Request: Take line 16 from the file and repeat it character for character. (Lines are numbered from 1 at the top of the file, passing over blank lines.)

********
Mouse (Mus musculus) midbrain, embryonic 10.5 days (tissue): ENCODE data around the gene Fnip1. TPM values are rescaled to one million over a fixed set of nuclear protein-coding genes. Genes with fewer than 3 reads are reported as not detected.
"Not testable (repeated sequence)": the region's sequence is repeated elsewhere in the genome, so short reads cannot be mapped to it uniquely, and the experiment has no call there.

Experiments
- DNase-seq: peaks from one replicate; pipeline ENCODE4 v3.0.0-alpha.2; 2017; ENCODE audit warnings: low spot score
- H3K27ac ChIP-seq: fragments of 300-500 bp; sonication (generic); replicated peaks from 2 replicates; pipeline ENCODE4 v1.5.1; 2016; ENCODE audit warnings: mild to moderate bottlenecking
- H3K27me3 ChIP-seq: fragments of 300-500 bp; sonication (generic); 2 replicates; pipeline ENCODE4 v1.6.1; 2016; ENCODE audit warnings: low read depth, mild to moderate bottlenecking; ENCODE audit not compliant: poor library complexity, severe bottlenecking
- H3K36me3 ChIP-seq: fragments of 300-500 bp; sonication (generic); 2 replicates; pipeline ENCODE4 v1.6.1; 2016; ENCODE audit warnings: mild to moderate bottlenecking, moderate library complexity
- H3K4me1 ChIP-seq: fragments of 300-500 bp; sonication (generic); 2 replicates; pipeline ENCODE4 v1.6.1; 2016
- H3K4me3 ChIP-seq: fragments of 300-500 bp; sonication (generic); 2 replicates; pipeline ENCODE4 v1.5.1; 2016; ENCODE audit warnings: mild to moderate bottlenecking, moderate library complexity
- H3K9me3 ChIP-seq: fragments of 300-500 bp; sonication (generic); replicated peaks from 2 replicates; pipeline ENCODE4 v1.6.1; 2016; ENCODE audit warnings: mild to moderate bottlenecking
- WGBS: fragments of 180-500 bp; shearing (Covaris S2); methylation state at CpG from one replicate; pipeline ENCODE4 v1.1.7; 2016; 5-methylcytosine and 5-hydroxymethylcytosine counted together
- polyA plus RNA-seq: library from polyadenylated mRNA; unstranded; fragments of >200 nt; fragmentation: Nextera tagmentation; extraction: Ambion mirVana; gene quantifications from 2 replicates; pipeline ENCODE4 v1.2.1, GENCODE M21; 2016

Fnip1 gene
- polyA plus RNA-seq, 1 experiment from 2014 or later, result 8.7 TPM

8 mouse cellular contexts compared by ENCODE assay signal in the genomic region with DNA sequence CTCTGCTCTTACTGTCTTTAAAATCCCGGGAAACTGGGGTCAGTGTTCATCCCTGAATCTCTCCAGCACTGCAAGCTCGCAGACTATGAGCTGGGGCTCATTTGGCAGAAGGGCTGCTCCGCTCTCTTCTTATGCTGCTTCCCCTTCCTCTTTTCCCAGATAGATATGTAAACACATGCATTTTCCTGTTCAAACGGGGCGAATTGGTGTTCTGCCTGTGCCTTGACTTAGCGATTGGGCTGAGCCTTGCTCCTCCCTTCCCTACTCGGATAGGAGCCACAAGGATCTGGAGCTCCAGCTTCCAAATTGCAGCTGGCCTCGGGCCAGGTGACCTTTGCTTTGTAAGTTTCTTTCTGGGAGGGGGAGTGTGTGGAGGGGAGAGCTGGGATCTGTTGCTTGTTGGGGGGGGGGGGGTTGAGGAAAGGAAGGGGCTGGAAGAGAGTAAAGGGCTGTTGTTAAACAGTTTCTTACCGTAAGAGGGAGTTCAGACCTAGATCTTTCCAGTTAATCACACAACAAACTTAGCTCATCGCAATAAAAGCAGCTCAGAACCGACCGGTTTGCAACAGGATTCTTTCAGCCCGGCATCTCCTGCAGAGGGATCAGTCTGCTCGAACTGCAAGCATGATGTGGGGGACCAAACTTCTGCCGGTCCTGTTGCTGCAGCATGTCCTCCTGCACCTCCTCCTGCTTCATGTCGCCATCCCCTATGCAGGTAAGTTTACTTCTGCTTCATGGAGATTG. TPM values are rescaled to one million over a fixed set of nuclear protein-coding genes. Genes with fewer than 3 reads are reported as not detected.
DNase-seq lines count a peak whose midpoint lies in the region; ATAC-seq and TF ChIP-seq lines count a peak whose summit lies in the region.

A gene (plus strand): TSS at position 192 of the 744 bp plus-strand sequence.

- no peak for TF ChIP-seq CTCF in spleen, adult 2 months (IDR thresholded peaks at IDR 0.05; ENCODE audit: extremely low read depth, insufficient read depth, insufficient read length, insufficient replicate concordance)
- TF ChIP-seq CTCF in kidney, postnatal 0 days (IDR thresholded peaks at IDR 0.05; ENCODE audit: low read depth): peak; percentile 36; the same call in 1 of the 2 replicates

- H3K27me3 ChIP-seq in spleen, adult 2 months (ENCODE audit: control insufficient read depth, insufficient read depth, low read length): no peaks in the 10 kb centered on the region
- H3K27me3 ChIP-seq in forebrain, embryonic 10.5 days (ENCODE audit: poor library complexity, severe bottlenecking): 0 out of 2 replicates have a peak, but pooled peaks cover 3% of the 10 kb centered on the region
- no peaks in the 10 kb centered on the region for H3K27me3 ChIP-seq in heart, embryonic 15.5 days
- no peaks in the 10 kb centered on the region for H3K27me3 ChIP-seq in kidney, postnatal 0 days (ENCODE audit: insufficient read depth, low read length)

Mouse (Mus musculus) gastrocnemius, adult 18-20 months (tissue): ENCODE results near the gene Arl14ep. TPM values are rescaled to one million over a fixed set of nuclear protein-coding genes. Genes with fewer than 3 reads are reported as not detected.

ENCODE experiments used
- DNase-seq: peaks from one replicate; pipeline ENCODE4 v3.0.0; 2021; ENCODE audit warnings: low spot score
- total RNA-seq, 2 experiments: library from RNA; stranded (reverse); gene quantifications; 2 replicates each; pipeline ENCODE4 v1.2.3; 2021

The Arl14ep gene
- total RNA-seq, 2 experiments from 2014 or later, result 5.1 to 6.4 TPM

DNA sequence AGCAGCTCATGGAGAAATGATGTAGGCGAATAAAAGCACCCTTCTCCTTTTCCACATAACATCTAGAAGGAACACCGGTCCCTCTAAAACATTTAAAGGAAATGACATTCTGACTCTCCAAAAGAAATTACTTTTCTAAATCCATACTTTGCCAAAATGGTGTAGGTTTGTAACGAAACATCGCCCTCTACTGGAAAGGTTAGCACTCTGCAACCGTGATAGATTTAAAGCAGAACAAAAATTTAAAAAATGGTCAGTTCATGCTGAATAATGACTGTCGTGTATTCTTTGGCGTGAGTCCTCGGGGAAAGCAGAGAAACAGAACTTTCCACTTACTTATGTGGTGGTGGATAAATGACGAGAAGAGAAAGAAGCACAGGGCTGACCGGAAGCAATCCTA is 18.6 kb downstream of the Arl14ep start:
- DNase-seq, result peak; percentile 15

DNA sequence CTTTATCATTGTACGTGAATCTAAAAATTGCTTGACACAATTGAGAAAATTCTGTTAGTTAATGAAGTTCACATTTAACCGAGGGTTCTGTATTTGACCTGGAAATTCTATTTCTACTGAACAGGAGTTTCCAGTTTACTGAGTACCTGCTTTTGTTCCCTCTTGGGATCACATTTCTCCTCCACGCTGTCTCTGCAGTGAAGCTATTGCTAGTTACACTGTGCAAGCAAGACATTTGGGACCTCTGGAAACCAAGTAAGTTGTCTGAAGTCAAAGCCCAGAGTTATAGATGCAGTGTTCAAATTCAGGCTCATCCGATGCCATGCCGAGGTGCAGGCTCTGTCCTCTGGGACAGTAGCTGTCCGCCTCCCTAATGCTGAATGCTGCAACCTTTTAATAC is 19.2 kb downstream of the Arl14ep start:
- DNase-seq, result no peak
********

DNase-seq lines count a peak whose midpoint lies in the region; ATAC-seq and TF ChIP-seq lines count a peak whose summit lies in the region.